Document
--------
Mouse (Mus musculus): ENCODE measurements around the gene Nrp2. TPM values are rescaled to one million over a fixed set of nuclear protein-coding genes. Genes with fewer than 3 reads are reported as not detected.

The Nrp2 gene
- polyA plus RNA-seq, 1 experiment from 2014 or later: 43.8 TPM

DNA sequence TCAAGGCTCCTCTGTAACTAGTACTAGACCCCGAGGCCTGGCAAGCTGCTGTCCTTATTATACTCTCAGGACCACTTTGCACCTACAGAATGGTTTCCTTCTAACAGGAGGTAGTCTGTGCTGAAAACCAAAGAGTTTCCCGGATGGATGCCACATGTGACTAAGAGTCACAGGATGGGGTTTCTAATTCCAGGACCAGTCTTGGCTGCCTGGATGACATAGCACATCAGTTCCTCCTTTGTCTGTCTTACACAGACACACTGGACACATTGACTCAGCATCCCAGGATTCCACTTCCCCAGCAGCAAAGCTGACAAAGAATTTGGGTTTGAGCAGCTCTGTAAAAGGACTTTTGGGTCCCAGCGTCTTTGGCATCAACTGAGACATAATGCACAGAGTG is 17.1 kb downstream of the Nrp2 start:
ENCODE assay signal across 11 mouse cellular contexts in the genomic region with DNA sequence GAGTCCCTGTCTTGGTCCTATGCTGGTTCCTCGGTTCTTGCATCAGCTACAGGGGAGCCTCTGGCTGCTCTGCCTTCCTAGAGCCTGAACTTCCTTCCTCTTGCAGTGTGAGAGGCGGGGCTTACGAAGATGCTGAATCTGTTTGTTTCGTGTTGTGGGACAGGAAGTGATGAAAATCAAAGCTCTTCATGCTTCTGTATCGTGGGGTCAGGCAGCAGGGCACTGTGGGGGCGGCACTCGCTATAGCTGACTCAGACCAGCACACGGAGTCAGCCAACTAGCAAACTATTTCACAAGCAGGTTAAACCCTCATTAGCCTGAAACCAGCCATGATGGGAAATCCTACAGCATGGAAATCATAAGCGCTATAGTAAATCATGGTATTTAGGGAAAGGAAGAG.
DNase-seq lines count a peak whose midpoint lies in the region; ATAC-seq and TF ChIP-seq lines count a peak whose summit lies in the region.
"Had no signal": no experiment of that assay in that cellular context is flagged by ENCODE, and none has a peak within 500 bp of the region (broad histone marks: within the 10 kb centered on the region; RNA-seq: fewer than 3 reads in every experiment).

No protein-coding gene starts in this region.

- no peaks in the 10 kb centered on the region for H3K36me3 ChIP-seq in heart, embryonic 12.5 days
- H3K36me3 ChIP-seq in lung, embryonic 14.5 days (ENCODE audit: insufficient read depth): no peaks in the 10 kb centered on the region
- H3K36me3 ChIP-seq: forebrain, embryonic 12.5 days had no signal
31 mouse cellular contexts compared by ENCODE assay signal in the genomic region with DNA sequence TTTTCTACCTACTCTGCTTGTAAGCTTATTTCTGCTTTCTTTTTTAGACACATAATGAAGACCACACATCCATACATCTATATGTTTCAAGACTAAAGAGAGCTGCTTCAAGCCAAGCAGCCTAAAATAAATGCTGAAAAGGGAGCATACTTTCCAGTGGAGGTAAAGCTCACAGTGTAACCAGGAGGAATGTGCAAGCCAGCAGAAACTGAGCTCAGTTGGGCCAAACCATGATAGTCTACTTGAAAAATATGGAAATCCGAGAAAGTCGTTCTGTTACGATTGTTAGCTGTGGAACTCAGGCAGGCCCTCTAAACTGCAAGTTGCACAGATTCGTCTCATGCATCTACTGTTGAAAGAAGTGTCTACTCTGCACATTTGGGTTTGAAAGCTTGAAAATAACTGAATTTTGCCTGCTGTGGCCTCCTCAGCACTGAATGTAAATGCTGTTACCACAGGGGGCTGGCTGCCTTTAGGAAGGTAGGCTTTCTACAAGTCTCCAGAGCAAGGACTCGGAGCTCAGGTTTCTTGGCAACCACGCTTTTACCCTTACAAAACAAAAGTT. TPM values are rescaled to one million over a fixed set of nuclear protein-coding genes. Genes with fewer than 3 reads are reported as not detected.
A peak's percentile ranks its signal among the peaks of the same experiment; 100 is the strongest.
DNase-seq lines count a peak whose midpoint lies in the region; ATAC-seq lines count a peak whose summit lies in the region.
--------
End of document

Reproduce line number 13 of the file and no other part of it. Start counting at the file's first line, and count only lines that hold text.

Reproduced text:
A peak's percentile ranks its signal among the peaks of the same experiment; 100 is the strongest.